Hanna Hannah teaches
in the Art Department at the University of California Santa
Cruz. Hannah was born and raised in Central America, her parents
left Germany with the rise of National Socialism.
Like Ian Everard who collects
photographs, Hannah collects images as well. In fact, the
process of collecting and contemplating images, by both artists,
are quite similar. Typically drawing from images published
in the New York Times, Hannah will repetitively paint a chosen
image; no image, however, is exactly alike. The textures,
the evidence of the paint’s application common to oils, the
alteration in palette, size, and subtle shifts in perspective,
individuate each image. This stands in stark contrast to the
image’s source, mass media reproduction which replicates countless
virtually identical images. The process of repeated hand-reproduction
and situating the image on rice paper scrolls creates a contradiction.
In this case the image is that of three Macedonian women mourning
the death of a baby. By removing the image from the context
of mass media reproduction, and placing it in this repeated
motif, Hannah’s work demands that the spectator look at these
images from a new perspective. Although seemingly decorative,
the effect is almost the exact opposite. The media saturates
us with images of horrific conflict – to the point of being
anesthetized – Hannah’s intense focus (situated in a whole
new context) demands that we look more closely and afresh.
Hannah draws from media sources
(e.g., Associated Press photographs). Because we are inundated with media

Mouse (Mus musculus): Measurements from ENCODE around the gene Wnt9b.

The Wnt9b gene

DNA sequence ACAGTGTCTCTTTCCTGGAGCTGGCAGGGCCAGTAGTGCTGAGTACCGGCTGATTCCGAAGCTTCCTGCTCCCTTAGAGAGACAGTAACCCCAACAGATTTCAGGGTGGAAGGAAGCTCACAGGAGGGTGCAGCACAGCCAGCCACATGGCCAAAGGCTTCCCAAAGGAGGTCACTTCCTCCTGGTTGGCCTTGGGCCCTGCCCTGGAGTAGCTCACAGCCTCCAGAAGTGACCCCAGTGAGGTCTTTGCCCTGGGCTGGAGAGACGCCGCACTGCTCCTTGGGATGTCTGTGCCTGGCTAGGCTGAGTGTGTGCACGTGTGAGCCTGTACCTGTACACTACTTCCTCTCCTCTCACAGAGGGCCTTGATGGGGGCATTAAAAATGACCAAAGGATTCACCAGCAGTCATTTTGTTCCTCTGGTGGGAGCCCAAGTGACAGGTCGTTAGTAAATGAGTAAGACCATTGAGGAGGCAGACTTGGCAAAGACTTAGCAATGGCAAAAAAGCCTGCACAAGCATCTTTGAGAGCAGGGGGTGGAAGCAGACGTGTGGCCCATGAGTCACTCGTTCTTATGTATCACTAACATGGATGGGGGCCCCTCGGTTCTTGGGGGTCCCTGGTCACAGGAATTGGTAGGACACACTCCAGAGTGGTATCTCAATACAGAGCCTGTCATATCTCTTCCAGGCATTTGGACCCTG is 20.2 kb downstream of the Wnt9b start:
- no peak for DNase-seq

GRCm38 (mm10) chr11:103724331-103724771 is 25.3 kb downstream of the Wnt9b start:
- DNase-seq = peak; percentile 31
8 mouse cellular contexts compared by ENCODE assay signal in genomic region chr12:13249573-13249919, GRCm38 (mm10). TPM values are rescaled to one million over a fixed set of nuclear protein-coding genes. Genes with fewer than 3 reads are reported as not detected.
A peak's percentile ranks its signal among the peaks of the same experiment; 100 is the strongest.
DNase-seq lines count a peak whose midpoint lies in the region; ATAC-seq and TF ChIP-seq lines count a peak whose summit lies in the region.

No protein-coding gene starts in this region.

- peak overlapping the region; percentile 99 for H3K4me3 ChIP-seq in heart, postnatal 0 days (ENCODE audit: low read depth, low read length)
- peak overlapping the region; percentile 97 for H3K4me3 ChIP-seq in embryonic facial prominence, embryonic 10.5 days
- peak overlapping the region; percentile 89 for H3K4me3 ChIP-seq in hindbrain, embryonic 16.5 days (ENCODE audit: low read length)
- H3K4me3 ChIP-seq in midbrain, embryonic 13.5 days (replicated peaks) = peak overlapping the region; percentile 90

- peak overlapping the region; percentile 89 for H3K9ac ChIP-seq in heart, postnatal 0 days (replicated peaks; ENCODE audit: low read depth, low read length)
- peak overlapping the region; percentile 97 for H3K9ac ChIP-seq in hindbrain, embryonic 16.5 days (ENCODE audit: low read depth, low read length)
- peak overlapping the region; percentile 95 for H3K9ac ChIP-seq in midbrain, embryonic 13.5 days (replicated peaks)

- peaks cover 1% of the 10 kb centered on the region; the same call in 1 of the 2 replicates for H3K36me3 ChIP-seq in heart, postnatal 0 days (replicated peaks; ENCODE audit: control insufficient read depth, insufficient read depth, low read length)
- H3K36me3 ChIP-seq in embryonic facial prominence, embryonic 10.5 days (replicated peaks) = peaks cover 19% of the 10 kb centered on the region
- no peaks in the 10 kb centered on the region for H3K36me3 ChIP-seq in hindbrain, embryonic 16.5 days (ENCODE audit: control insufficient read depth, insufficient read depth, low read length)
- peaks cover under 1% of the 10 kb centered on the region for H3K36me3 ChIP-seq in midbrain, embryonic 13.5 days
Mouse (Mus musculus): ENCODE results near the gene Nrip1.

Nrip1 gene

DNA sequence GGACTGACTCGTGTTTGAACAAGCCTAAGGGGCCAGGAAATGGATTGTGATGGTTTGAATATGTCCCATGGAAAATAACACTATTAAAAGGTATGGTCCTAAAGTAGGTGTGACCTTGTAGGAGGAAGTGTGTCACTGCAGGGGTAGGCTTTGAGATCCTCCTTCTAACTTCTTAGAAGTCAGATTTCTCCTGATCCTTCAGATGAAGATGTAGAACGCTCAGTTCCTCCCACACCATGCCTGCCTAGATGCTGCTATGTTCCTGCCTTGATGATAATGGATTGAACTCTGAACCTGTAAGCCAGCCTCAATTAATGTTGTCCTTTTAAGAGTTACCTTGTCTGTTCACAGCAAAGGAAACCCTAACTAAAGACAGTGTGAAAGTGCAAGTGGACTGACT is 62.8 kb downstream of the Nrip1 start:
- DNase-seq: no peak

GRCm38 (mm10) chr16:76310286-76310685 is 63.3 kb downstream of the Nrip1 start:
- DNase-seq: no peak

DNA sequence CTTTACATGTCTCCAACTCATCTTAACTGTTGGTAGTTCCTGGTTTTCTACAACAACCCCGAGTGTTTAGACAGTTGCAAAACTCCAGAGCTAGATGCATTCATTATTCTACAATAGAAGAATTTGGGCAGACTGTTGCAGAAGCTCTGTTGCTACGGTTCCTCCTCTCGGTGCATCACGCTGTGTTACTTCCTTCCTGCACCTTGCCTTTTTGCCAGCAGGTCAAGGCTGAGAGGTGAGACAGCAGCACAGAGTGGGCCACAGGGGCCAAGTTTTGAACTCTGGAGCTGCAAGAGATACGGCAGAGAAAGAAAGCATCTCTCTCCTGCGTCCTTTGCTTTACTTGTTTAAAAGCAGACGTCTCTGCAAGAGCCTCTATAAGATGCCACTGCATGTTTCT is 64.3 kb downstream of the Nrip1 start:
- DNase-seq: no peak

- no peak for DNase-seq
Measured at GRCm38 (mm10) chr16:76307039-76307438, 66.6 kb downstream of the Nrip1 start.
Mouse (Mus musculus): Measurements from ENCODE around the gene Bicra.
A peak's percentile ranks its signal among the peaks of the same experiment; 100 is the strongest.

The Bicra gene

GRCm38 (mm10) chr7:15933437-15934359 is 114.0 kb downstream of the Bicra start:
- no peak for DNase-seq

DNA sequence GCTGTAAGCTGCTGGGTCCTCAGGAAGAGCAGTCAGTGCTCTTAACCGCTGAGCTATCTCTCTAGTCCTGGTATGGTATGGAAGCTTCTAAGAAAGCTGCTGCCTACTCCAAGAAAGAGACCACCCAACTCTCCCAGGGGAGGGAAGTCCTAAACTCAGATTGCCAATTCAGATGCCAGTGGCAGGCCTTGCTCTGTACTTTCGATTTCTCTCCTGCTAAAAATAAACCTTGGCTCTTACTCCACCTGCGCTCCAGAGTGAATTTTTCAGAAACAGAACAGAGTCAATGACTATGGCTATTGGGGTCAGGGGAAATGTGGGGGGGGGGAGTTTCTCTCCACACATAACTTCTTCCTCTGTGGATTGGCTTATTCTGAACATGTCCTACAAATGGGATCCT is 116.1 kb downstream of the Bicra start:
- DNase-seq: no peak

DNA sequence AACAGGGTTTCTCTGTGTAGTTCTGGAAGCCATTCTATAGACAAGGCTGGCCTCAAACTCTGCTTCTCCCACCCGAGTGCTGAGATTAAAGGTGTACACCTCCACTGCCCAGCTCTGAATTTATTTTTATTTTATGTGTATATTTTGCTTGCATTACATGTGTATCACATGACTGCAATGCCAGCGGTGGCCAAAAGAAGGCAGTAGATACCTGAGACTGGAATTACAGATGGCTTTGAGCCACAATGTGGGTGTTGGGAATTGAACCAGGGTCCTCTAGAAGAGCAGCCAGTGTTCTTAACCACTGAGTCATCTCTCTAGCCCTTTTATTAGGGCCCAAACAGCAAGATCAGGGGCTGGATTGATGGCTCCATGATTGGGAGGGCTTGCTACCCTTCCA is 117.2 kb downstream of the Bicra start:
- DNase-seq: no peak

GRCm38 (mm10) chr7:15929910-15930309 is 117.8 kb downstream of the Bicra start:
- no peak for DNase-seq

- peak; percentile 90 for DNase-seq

images, we seem completely immune to the horror. Paradoxically Hannan attempts
to return some of the horror to the images by placing them in what we might
consider a decorative background.
In one of the images seen here
(bottom image), this image is taken from Saddam Hussein's gas attack against
the Kurdish people in Halabja, Northern Iraq. A mother carrying her baby has
been overcome by the gas. The horror is doubled here, Hussein's attack was
horrific, there is no question about that, but in the contemporary context,
a different sort of horror is found in the image. The United States justifies
its violence in Iraq with the images such as this - horror justifying horror.
See Associated Press photograph
Hannah’s work operates through decontextualization.
In previous exhibitions of Collapsing Histories Hannah
exhited a series of ten hanging scrolls. (Click here to
see the scrolls). The scrolls - collectively titled “Der Abschied,” meaning
the goodbye, the farewell, taking leave - situate an occidental
event in an oriental form. There is also a mixing of traditional
mediums from those respective spheres, oil paint on rice
paper – which has been washed with casein, or graphite, and
coated with wax. The ten scrolls, for the artist, are reminiscent
of the minimum number of worshipers/witnesses at a Jewish
memorial service, but the figures most likely are not Jewish.
These disjunctions, the juxtapositions of content and form,
alienate (in a Brechtian sense), and in the various degrees
of separation, collapse in a common expression of the catastrophic
Through the layering of decontextualization
Hannah questions the dynamics of remembering and forgetting
in relation to the society of the spectacle. Memory is
a personal experience, and how might we remember something
that is detached, and mediated? The flood of images that
we receive has no direct relationship to us. And does this
notion of detachment and mediation consign an image to what
has and will be forgotten, that always already domain of
forgetfulness: oblivion? As the questions regarding personal
memory exponentially increase, we have to wonder if our collective
memory – what we commonly know as history – has also
The artist was drawn to the scroll-form
upon seeing Hon’ Ami Koetsu’s 16th – 17th century works.
Hannah was especially intrigued by the artist’s centrally
placed often-melancholic poems, but nevertheless surrounded
by decorative motifs. Hannah had previously explored the
scroll format, however, the emotive affect of Hon’ Ami Koetsu’s
work inspired Hannah to apply this technique of coupling
decorative motifs with the catastrophic within the scroll-form.
As I have already suggested, Hannah has in part employed this
16th – 17th century technique of incongruity to “Der Abschied.”